In your daily life, are you more of a digital or an analog person?
Well, I like my music analog—vinyl and tube amplifiers, guitar, piano, horn. But in business, digital is enabling entirely new opportunities for chemical companies. It’s not simply about doing the same things more efficiently or at a lower cost, but about introducing new capabilities and new strategies that weren’t previously possible.
One thing that remains the same though—the relationships are still analog. We succeed when we’re speaking with clients, walking in their shoes and understanding their issues and opportunities. So overall I would say I have one foot in digital and one foot in analog.
Speaking of music, and vinyl, do you have any favorites?
I like classic jazz—Thelonious Monk, John Coltrane, Charles Mingus and Miles Davis are my favorites.
What does the digital opportunity mean for chemical companies?
Digital enablement certainly brings benefits like efficiency and effectiveness to chemical company processes. It also it could bring cost-reduction opportunities, and these things are always interesting.
But more than that, we’re seeing clients really excited about using digital to create new business opportunities, enhance revenue and differentiate in the marketplace. They’re viewing digital enablement as a value driver across the entire enterprise, spanning processes from customer-facing and R&D through plant and operations, asset management and capital projects.
Are chemical companies embracing digital more quickly than other industries?
They’re embracing it faster than you might expect—and faster than some other industries. In some ways, they’re pursuing digital enablement similarly to what we see in retail companies.
Are you seeing any particular industry game changers when it comes to digital?
There are a few particularly hot areas gaining traction. One is in the marketing and communications and customer engagement area. We are seeing many of our big chemical clients starting to move away from commodity-type products and more toward market-differentiated products and services that are more competitive, more innovative and higher margin.
This is changing the way clients interact with B2B and B2C customers, as well as driving new needs in supply chain, sourcing, R&D and other areas.
The other area getting a lot of attention is inside the plant—in operations, maintenance and asset management. That involves mobility and analytics solutions which help the workforce run things more efficiently and safely, produce more or better output and flex their operations with more agility.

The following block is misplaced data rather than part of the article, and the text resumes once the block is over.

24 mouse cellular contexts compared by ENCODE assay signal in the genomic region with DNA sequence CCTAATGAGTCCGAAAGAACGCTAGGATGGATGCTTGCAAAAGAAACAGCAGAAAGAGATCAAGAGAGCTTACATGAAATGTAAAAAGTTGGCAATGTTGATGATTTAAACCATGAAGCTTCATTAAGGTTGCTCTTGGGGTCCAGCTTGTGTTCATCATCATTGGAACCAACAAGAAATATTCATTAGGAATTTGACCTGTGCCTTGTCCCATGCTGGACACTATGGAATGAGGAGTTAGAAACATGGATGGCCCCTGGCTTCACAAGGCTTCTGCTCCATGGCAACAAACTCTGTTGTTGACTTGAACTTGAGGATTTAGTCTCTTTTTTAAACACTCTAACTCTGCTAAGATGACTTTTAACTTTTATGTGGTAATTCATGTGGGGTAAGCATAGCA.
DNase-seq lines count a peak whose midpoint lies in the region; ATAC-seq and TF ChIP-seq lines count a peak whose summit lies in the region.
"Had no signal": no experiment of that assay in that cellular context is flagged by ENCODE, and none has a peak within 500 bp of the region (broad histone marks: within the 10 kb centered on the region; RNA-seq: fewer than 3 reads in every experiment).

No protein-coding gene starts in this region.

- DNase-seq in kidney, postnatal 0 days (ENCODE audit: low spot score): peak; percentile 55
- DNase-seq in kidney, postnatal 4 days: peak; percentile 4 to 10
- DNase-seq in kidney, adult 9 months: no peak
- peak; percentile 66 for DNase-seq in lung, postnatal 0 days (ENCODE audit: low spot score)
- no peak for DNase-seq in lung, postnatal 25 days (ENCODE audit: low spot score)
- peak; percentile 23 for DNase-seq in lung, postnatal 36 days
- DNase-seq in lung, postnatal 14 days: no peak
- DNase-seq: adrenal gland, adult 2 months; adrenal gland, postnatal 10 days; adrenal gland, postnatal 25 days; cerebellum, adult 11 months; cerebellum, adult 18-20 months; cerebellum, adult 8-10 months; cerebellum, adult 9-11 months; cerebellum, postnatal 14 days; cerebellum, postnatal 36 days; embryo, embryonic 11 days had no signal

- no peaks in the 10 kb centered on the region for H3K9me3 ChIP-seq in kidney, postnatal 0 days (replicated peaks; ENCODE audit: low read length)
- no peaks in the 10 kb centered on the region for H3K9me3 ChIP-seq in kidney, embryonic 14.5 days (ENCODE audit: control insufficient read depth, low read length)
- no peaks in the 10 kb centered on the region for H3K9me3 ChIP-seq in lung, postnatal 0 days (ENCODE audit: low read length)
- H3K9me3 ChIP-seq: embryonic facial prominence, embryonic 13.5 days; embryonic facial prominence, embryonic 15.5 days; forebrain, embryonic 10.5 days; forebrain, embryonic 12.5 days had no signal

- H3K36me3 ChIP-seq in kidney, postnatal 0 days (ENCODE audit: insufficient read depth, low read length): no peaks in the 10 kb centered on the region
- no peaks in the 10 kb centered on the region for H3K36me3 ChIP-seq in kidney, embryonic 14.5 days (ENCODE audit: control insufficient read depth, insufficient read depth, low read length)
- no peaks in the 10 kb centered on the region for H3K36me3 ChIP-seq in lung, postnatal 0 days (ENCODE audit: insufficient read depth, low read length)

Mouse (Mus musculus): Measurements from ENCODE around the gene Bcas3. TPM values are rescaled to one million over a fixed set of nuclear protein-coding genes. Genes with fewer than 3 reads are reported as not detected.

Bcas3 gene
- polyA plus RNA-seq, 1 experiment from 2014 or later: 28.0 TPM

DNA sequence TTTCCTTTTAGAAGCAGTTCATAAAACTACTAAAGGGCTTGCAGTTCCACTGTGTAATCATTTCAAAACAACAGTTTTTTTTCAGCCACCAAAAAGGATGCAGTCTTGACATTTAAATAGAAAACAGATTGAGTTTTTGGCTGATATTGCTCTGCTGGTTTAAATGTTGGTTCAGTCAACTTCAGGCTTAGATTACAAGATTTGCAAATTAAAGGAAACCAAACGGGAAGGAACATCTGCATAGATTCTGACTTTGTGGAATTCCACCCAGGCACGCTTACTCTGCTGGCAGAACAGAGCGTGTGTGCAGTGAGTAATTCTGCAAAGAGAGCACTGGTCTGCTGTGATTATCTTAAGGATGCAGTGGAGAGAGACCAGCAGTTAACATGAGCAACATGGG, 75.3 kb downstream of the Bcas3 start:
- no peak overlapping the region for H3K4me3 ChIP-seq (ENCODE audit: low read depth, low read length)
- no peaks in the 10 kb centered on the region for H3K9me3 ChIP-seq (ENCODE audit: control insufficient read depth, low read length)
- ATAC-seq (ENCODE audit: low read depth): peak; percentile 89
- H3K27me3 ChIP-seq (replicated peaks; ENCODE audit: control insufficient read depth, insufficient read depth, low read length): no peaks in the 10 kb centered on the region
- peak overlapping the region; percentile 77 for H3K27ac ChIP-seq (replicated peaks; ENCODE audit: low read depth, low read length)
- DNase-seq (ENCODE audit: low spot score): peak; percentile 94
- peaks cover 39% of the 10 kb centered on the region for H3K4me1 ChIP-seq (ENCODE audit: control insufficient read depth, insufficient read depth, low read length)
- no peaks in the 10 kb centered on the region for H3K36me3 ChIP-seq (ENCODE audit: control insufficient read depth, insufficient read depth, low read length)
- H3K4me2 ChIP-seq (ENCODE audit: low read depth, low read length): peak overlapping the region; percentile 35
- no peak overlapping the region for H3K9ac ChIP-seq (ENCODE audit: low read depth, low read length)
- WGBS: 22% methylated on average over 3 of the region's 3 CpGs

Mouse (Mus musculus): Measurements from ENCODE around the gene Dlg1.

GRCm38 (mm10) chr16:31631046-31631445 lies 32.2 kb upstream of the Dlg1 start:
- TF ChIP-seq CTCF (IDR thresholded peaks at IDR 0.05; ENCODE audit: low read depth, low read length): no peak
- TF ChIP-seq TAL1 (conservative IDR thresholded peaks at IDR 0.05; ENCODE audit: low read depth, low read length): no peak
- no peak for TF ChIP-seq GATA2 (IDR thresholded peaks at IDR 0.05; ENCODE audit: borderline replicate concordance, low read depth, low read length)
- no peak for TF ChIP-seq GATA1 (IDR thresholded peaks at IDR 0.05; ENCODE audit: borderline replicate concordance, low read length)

What challenges might chemical companies face as they look to achieve value from digital initiatives?
Because digital is so ubiquitous across processes, business units and functions, no particular group within a company owns it, so that’s been a challenge. We’ve been able to be the integrators of all those components for chemical companies, even just to bring them together for the first strategic dialogue.
From there, we help figure out where digital enablement can drive the most value for the company. That has been the fun part about it—helping create something new inside chemical companies they didn’t previously have or know how to address.
You have an electrical engineering background—how did you get into consulting?
I studied electrical engineering because I love science, math and problem solving—I still do—but I didn’t want to be in a lab for a living. After summer jobs at a pizza place, an auto body shop and a bolt factory—I was lucky enough to land an internship at Accenture. I knew I’d found my home. But the truth is I’ll always be a gearhead. My wife and kids are confounded when I refer to math as truth, beauty and art—and start singing the “Math” song from the movie School of Rock.
What are you reading right now?
I always travel with a few old stand-bys on my tablet for periodic reference—my favorite is Walden by Henry David Thoreau. I first read it in college and it’s been a go-to of mine ever since.
I’m also a history buff. The last few books I’ve read are The Great Terror, which covers the Russian Revolution and Stalin’s purges, The Tragedy or Liberation: A History of the Chinese Revolution, and The Storm or War: A New History of the Second World War. The World Wars, social revolutions and uprisings seem to have my attention right now.
As a history buff, if you look at where chemical companies have come over the past several decades and where they’re going with digital, what does the future hold?
I think chemical companies are going to continue to change and evolve with the markets they serve—more market- and customer-facing, more agile, more value-focused, and seeking more innovation and differentiation.
To enable this, I think the industry is going to need to become highly digital enabled, from the customer all the way back through the plant. Companies will need to focus on operational excellence, digitizing the plant, enabling more agile M&A and joint venture activity, variablizing business functions as well as IT—all with the focus on differentiating and creating more business value.
I understand one of your hobbies involves a bit of chemistry.
One of my many hobbies is coffee roasting. I have a hundred pounds of green coffee beans from all over the world in my basement. I recently roasted a few pounds for my clients and Accenture colleagues.
Coffee is a lot more complex than people may think. Every bean is different and every region, plantation and crop is unique. There’s art and chemistry in the roast and in the process of brewing. Think about that next time you’re enjoying a nice cup of joe.